His talk on core pendulum theory/joint centration was a game changer in my opinion. That was the connection for why DNS ties into picking up heavy things and moving fast. The joint centration idea of a balance between tonic and phasic muscle activation around the joint so that one can apply optimal force without energy leaks. I highly suggest any coach to check out his DVD, Training=Rehab, Rehab=Training.

A big take away for all athletes is keeping your breath on point. Taking a minute or two at the beginning of each training session to practice deep breathing in different positions can only help. I see it as a reset for my over-stimulated high school athlete’s brain and body. After foam rolling, we get right down on the floor in different positions based on the developmental sequence and practice deep diaphragmatic breathing. I like to remind them we typically take on average 22,000 breaths/day, you don’t want that to be dysfunctional. I continue to train the breath in every movement, especially when they can use more load in deadlifting, pushing, pulling, and squatting patterns. A solid breath can trigger proper stiffness and centration needed to pick up heavy stuff.

RS – What has been your greatest challenge in applying DNS principles into coaching?

CW – Since I am a coach, my only use of the DNS technique are the active exercises. I have used the active exercises extensively for myself, but have been very hesitant to use them with my classes. I train big size groups of 14-18 year old boys and girls who like flashy things. DNS is the opposite of flashy and very hard to teach without being hands on with coaching cues. It is very detailed and takes time to get the feel. I have started teaching some side lying active exercises to my older group that is more focused, but that’s about all. The movements are not easy to coach and require lots of attention.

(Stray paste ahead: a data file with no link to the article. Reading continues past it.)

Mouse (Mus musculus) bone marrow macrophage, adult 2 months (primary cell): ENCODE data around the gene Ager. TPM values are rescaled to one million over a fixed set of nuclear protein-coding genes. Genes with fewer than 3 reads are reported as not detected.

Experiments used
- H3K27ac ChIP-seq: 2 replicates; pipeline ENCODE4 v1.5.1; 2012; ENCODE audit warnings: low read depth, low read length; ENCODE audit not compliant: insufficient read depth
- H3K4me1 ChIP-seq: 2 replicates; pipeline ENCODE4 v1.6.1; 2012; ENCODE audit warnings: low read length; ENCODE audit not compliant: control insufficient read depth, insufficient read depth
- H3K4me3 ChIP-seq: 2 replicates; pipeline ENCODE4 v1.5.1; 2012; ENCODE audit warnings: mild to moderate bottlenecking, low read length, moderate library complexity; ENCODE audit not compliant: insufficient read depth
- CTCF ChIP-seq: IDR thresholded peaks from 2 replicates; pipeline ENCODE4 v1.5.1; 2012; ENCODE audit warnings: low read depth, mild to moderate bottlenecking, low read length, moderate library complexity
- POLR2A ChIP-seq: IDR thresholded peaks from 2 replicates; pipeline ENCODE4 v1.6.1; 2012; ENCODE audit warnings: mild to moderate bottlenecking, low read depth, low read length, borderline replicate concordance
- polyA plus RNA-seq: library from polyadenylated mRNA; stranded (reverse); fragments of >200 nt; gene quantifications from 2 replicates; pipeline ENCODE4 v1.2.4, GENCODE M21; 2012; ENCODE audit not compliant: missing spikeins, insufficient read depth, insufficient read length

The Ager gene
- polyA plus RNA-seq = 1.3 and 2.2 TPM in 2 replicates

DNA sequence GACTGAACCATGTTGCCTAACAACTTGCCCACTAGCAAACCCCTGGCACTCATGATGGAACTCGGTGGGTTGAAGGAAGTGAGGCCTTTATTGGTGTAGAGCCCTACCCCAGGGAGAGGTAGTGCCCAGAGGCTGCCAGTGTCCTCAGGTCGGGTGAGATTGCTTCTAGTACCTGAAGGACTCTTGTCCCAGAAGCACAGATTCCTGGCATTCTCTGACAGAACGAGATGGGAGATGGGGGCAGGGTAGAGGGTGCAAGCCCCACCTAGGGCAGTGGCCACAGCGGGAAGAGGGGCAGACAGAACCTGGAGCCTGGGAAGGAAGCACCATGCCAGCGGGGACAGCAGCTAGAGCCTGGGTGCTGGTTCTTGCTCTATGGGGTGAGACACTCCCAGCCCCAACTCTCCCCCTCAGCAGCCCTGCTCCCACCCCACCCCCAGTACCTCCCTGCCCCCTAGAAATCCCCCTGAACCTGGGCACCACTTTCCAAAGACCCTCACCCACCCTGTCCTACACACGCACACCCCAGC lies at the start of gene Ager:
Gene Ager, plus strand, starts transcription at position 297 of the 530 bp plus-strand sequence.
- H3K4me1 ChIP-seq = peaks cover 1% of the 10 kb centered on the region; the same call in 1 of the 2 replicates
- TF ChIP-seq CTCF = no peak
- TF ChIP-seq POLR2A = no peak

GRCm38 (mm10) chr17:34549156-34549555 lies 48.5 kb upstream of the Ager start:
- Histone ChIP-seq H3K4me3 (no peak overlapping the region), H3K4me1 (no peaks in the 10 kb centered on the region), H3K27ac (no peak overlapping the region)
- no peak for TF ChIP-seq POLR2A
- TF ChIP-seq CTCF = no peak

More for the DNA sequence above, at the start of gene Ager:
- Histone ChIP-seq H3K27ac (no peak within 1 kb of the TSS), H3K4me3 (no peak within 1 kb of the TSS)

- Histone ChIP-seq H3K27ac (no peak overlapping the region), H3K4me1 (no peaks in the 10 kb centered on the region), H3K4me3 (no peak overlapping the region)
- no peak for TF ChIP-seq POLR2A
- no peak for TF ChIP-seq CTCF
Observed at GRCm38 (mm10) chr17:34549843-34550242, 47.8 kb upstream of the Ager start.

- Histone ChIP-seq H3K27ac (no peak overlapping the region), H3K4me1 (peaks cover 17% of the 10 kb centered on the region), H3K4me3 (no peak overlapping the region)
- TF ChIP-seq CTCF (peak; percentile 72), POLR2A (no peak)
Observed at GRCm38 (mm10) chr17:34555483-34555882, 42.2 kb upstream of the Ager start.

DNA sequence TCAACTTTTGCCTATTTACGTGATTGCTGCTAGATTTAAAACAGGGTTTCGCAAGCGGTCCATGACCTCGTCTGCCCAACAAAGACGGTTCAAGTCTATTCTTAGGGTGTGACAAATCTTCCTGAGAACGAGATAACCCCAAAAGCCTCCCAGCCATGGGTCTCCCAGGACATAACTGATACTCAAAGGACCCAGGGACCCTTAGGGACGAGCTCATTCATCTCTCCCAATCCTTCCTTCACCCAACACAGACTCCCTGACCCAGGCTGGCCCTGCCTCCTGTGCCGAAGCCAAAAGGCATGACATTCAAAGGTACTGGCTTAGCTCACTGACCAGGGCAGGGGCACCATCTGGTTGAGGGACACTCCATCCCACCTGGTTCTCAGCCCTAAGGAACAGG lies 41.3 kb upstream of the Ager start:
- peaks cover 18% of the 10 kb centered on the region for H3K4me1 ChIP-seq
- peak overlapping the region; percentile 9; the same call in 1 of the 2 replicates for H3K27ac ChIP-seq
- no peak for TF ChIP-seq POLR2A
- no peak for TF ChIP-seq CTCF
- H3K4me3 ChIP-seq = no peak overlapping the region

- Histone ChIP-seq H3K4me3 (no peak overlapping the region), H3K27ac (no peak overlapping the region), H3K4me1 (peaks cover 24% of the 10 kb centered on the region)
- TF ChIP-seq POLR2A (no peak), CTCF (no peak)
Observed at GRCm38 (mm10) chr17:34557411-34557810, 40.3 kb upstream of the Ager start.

RS – How do you explain DNS principles to your athletes? What do they feel the benefit of performing DNS exercises are for their overall performance?

CW – I try not to over explain the concepts. I pick and choose the athletes who really want to hear deeper understanding of why we use certain movements over others. Shocker that not every 15 year old thinks DNS is fascinating like I do…. weird.

I do like to relate side lying positions to rotational athletes and how it can help their sport, and I use the term “energy leaks” a lot with DNS positions. In the end I don’t like to get too deep on them and keep the atmosphere fun. I’m not sure how they feel about it yet; I’ve only started to introduce some active exercises. I think they appreciate more the fact that I’m constantly learning new things so that they can get better. Earning their respect and trust will always prevail over any exercises I choose.


About Coach Casey Wheel

A native Vermonter, Casey grew up in the mountains playing an array of sports, and specifically basketball as he got older.  After being sick of New England winters he went on to study Kinesiology at San Diego State University, interning with the strength and conditioning department.  He still lives in the San Diego area working as the strength coach for Pacific Ridge School.  As the only strength coach he is in charge of off-season athletes, teams, and they even made him tap dance in front of the school.  Casey also worked for Brain Highways, which teaches adults and kids how the brain can change.  His passion lies with the youth and developing programs that teach long-term athletic development and athletic plasticity. Outside of the weight room, Casey still plays plenty of pick up basketball, surfs, snowboards, and still claims he can dunk.